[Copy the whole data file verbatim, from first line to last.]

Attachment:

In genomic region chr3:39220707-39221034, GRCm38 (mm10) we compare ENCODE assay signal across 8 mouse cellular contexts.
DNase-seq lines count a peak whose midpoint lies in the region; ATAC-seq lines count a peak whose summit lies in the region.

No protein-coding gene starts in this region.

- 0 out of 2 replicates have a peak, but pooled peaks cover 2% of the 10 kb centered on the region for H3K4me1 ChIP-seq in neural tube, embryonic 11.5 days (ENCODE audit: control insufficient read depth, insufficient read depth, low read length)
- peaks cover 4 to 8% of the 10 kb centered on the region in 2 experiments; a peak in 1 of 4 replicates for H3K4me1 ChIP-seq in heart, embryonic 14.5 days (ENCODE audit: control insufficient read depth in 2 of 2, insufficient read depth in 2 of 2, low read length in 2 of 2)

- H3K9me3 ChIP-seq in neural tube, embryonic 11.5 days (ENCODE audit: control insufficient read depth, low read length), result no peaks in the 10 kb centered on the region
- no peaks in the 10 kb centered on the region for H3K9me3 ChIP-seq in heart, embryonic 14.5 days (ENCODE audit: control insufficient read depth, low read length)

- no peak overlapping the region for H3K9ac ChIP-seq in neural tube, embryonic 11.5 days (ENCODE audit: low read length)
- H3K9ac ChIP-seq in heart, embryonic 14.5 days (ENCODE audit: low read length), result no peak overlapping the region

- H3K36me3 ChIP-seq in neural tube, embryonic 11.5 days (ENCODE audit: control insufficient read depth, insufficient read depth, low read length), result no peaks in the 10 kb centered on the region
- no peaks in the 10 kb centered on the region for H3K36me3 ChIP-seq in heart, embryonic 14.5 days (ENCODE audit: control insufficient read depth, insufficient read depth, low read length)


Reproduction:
In genomic region chr3:39220707-39221034, GRCm38 (mm10) we compare ENCODE assay signal across 8 mouse cellular contexts.
DNase-seq lines count a peak whose midpoint lies in the region; ATAC-seq lines count a peak whose summit lies in the region.

No protein-coding gene starts in this region.

- 0 out of 2 replicates have a peak, but pooled peaks cover 2% of the 10 kb centered on the region for H3K4me1 ChIP-seq in neural tube, embryonic 11.5 days (ENCODE audit: control insufficient read depth, insufficient read depth, low read length)
- peaks cover 4 to 8% of the 10 kb centered on the region in 2 experiments; a peak in 1 of 4 replicates for H3K4me1 ChIP-seq in heart, embryonic 14.5 days (ENCODE audit: control insufficient read depth in 2 of 2, insufficient read depth in 2 of 2, low read length in 2 of 2)

- H3K9me3 ChIP-seq in neural tube, embryonic 11.5 days (ENCODE audit: control insufficient read depth, low read length), result no peaks in the 10 kb centered on the region
- no peaks in the 10 kb centered on the region for H3K9me3 ChIP-seq in heart, embryonic 14.5 days (ENCODE audit: control insufficient read depth, low read length)

- no peak overlapping the region for H3K9ac ChIP-seq in neural tube, embryonic 11.5 days (ENCODE audit: low read length)
- H3K9ac ChIP-seq in heart, embryonic 14.5 days (ENCODE audit: low read length), result no peak overlapping the region

- H3K36me3 ChIP-seq in neural tube, embryonic 11.5 days (ENCODE audit: control insufficient read depth, insufficient read depth, low read length), result no peaks in the 10 kb centered on the region
- no peaks in the 10 kb centered on the region for H3K36me3 ChIP-seq in heart, embryonic 14.5 days (ENCODE audit: control insufficient read depth, insufficient read depth, low read length)